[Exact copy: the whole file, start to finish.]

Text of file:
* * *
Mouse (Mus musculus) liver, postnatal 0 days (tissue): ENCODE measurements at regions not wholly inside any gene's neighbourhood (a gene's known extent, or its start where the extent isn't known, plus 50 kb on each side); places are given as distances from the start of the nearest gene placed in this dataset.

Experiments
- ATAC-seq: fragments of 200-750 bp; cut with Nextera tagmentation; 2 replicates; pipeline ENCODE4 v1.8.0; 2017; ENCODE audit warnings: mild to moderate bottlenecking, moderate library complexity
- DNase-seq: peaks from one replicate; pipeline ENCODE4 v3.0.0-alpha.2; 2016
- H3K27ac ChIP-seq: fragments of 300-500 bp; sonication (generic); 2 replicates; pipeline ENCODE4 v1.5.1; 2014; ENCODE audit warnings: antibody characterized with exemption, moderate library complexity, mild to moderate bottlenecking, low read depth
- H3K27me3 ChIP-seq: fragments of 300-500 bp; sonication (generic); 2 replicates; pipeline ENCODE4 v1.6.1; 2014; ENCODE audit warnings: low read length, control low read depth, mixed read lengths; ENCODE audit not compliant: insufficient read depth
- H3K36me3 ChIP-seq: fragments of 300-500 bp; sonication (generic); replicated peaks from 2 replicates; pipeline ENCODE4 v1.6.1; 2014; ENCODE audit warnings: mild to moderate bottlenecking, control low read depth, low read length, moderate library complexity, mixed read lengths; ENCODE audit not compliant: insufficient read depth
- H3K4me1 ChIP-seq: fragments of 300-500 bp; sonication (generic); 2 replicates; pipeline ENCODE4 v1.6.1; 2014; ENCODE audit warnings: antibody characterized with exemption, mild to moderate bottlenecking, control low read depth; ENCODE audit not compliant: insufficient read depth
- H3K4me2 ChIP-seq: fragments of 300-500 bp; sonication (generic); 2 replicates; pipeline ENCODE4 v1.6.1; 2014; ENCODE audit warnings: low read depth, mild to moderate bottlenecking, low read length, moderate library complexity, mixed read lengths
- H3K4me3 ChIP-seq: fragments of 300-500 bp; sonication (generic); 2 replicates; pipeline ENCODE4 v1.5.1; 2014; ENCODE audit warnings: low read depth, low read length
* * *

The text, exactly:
Mouse (Mus musculus) liver, postnatal 0 days (tissue): ENCODE measurements at regions not wholly inside any gene's neighbourhood (a gene's known extent, or its start where the extent isn't known, plus 50 kb on each side); places are given as distances from the start of the nearest gene placed in this dataset.

Experiments
- ATAC-seq: fragments of 200-750 bp; cut with Nextera tagmentation; 2 replicates; pipeline ENCODE4 v1.8.0; 2017; ENCODE audit warnings: mild to moderate bottlenecking, moderate library complexity
- DNase-seq: peaks from one replicate; pipeline ENCODE4 v3.0.0-alpha.2; 2016
- H3K27ac ChIP-seq: fragments of 300-500 bp; sonication (generic); 2 replicates; pipeline ENCODE4 v1.5.1; 2014; ENCODE audit warnings: antibody characterized with exemption, moderate library complexity, mild to moderate bottlenecking, low read depth
- H3K27me3 ChIP-seq: fragments of 300-500 bp; sonication (generic); 2 replicates; pipeline ENCODE4 v1.6.1; 2014; ENCODE audit warnings: low read length, control low read depth, mixed read lengths; ENCODE audit not compliant: insufficient read depth
- H3K36me3 ChIP-seq: fragments of 300-500 bp; sonication (generic); replicated peaks from 2 replicates; pipeline ENCODE4 v1.6.1; 2014; ENCODE audit warnings: mild to moderate bottlenecking, control low read depth, low read length, moderate library complexity, mixed read lengths; ENCODE audit not compliant: insufficient read depth
- H3K4me1 ChIP-seq: fragments of 300-500 bp; sonication (generic); 2 replicates; pipeline ENCODE4 v1.6.1; 2014; ENCODE audit warnings: antibody characterized with exemption, mild to moderate bottlenecking, control low read depth; ENCODE audit not compliant: insufficient read depth
- H3K4me2 ChIP-seq: fragments of 300-500 bp; sonication (generic); 2 replicates; pipeline ENCODE4 v1.6.1; 2014; ENCODE audit warnings: low read depth, mild to moderate bottlenecking, low read length, moderate library complexity, mixed read lengths
- H3K4me3 ChIP-seq: fragments of 300-500 bp; sonication (generic); 2 replicates; pipeline ENCODE4 v1.5.1; 2014; ENCODE audit warnings: low read depth, low read length